• Organizational ethics: Organizational ethics is the ethics of an organization, and the way an organization responds to an internal or external stimulus. Organizational ethics is interdependent with the organizational culture. Although, it is similar to both organizational behaviour and business ethics, organizational ethics is neither organizational behaviour nor solely business ethics. Organizational ethics articulate the values of an organization to its employees and/or other entities irrespective of governmental and/or regulatory laws.
  • Political ethics: Political ethics is concerned with making moral judgements about political action and political agents. It includes two areas. The first is the ethics of process (or the ethics of office), which deals with public officials and the methods they use. The second area, the ethics of policy (or ethics and public policy) concerns judgements about policies and laws. Some opponents argue that ethics has no place in politics. If politicians are to be effective in the real world, they cannot be bound by moral rules. They have to follow the national interest. Others argued that there is no need to pay so much attention to politicians and policies but should instead look more closely at the larger structures of society where the most serious ethical problems lie. Supporters of political ethics reply that while structural injustice should not be ignored, too much emphasis on structures neglects the human agents who are responsible for changing them.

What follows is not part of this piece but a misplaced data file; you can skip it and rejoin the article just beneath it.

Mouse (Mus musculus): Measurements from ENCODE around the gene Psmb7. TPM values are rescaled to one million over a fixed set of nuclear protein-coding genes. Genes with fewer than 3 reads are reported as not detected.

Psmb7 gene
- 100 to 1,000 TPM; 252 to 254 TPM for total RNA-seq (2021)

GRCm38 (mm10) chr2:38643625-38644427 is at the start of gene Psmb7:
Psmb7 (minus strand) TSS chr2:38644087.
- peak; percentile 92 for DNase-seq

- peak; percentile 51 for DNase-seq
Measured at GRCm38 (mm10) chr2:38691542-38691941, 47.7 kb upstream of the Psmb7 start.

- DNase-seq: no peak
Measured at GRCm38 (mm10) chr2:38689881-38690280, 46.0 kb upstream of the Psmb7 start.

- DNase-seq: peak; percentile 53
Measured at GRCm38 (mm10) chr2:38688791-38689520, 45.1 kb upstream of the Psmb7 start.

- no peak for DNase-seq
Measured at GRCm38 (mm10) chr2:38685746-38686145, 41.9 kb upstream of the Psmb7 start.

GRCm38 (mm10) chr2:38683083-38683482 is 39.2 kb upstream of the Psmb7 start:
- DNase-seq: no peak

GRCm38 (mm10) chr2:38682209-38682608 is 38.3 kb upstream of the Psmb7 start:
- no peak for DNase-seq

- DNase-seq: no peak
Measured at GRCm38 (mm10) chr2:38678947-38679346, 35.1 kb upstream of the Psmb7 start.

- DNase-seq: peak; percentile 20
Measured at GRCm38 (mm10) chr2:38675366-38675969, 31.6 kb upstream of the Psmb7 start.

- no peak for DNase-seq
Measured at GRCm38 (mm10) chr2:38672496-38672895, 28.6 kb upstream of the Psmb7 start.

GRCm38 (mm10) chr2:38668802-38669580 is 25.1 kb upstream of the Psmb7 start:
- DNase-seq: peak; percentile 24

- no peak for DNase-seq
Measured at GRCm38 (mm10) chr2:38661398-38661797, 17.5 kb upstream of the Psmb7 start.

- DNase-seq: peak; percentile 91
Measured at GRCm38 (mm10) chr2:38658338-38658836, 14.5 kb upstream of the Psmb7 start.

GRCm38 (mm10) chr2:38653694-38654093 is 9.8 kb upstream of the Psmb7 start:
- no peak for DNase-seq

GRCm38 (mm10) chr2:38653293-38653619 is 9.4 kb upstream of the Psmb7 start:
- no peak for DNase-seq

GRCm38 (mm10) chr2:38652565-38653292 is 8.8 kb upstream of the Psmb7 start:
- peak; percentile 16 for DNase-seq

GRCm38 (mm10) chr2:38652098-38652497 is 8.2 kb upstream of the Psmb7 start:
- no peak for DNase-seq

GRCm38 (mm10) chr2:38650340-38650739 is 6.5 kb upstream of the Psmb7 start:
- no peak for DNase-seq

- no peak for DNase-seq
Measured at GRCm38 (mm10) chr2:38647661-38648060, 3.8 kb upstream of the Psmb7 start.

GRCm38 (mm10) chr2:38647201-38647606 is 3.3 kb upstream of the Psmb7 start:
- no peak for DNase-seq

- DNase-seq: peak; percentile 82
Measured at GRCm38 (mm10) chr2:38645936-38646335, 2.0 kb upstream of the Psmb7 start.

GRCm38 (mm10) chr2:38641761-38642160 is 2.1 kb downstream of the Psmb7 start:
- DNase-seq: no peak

• Military ethics: Military ethics deals with questions regarding the application of force and the ethos of the soldier and are often understood as applied professional ethics.
    Military ethics involves manifold areas, including the following among others:

    • The laws of war.
    • Justification for the initiation of military force.
    • Decisions about who may be targeted in warfare.
    • Decisions on choice of weaponry, and what collateral effects such weaponry may have.
    • Standards for handling military prisoners.
    • Methods of dealing with violations of the laws of war.
  • Public sector ethics: Public sector ethics is a set of values that guide public executives in their service to their constituents, including their decision-making on behalf of their constituents.